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A discussion on why we decided to make SORS, and why science and videogames go well together.

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It should have been obvious. Keep pushing Dinghy Dog until he bites me, and then I can get some of his hair so I can complete the hangover cure and get Guybrush back to normal size.

I chose Monkey Island 3 (because it’s awesome) but I’m sure everyone has their own example of lateral thinking required whilst gaming.


Most, if not all, video games encourage experimentation and lateral thinking. They have to, because they thrust players into unknown worlds, against unfamiliar opponents (in dog suits) or puzzles, and it’s up to the player to navigate through these to beat the challenges and complete the game.

A more recent example – fighting enemies in Destiny, you look for precious ‘headshots’ to deal more damage against foes. Before long though, you realise some enemies (and bosses) have different weak-spots, and the only way to find these is through trial and error.

It is this inherent mechanic of asking questions, exploring and assessing the game environment that brings video games so close to the realms of science, because at its heart, that is what science is all about.


Every scientific study you read about started with a single question and was then expanded through a series of further questions and experiments before the results could be evaluated and written up.

It is because of these similarities that I believe video games could be a perfect addition to any education system, in any country. This is a topic I could write a lot on, and probably will, but in a future blog post. What I wanted to talk about here was the reasoning behind Science: Gamed’s first game, SORS, and why it is like it is.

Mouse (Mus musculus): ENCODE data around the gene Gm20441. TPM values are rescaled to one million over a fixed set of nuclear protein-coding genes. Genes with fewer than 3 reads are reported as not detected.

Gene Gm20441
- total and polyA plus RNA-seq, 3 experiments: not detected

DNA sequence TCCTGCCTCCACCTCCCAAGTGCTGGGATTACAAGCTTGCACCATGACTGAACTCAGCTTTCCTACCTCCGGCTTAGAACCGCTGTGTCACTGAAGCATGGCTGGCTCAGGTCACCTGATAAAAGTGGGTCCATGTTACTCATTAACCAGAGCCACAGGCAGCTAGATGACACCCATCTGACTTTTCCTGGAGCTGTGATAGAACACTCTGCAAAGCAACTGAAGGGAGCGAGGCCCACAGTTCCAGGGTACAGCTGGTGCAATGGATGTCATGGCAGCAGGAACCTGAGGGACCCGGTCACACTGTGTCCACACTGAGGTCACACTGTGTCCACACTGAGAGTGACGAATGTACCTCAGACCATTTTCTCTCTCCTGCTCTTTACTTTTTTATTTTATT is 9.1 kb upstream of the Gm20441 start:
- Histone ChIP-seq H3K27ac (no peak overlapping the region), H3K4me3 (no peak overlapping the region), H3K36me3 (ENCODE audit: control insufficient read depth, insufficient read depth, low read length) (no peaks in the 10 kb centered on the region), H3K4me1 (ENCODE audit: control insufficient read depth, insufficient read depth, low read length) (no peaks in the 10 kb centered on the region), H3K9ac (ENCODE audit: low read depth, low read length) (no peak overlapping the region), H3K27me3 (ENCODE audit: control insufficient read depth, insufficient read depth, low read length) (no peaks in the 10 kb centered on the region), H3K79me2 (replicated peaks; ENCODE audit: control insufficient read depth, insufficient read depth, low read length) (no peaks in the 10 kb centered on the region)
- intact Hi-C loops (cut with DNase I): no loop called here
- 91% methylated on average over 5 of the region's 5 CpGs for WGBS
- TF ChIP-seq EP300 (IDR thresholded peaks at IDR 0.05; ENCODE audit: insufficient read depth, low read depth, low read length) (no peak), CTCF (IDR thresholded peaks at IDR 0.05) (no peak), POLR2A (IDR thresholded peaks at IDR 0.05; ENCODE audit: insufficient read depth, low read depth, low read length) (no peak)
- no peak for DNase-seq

A game based on real science, for everyone

What drove me to make SORS was the enticing idea that instead of having to make an ‘educational game’ to include real science, could I make a game that is based on real science, but is targeted at the general games market? Could this game potentially be used in classrooms because it embodies scientific principles, whilst also being enjoyed in homes because it’s also just a fun game anyone can play?

The power of games lies in their ability to create environments that encourage curiosity and, above all, failure. Thus games can introduce players to topics that, in everyday life, they wouldn’t think of exploring (such as, say, Spatially Offset Raman Spectroscopy ;)). The game then acts as the training wheels as the player feels their way around this topic in an environment that encourages failure and, crucially, allows the player to go at their own pace.

This area of thought is not new, but is still developing. Portal has been used in classroom environments because of the playground it offers and how it can be used to teach physics. Sim-city has been used in the classroom to teach a whole array of topics. These commercial games turned out to be useful in the classroom context. Why? Because they happen to provide a great learning environment that encourages curiosity and failure, backed up with solid mechanics inspired by the real world.


The key principle is that if a game exploring a topic is enjoyable, then that enjoyment could spill over and spur the player on to learn more about the topic, outside of the game. What makes the above commercial games useful in a classroom setting is that they provide an environment that inspires, asks open questions of players and is fun, rather than simply providing facts for them to learn.

I have tried to emulate this feeling with SORS. Although it is by no means as open-ended as Portal or Sim-City, it still encourages the player to ask questions (how can I quickly tell if someone has this disease? Is there a quicker way to enter things in the console? What happens if I side with the hacker?) and does not punish failure too harshly.

Additionally, if the game is fun to play as well, hopefully people who aren’t in education will still play it and get interested in the science it contains, and will go and read more about it out of interest. It’s not just people in education who can be inspired to learn more about the world.

There is a danger that a game trying to achieve this will fall limply into the ‘jack of all trades, master of none’ category. Perhaps, but it’s worth a shot, because I believe that ‘fun’ games have a great potential to inspire a desire to learn, in both educational and leisure environments.

Or to put it in the words of Dinghy Dog:

“I’m here to make sure you have fun fun FUN!” (& a gimpy laugh).

Image References:
1. www.giantbomb.com
2. Angie Covil, Boise State University
3. Michael Lipinski, Erving Elementary school

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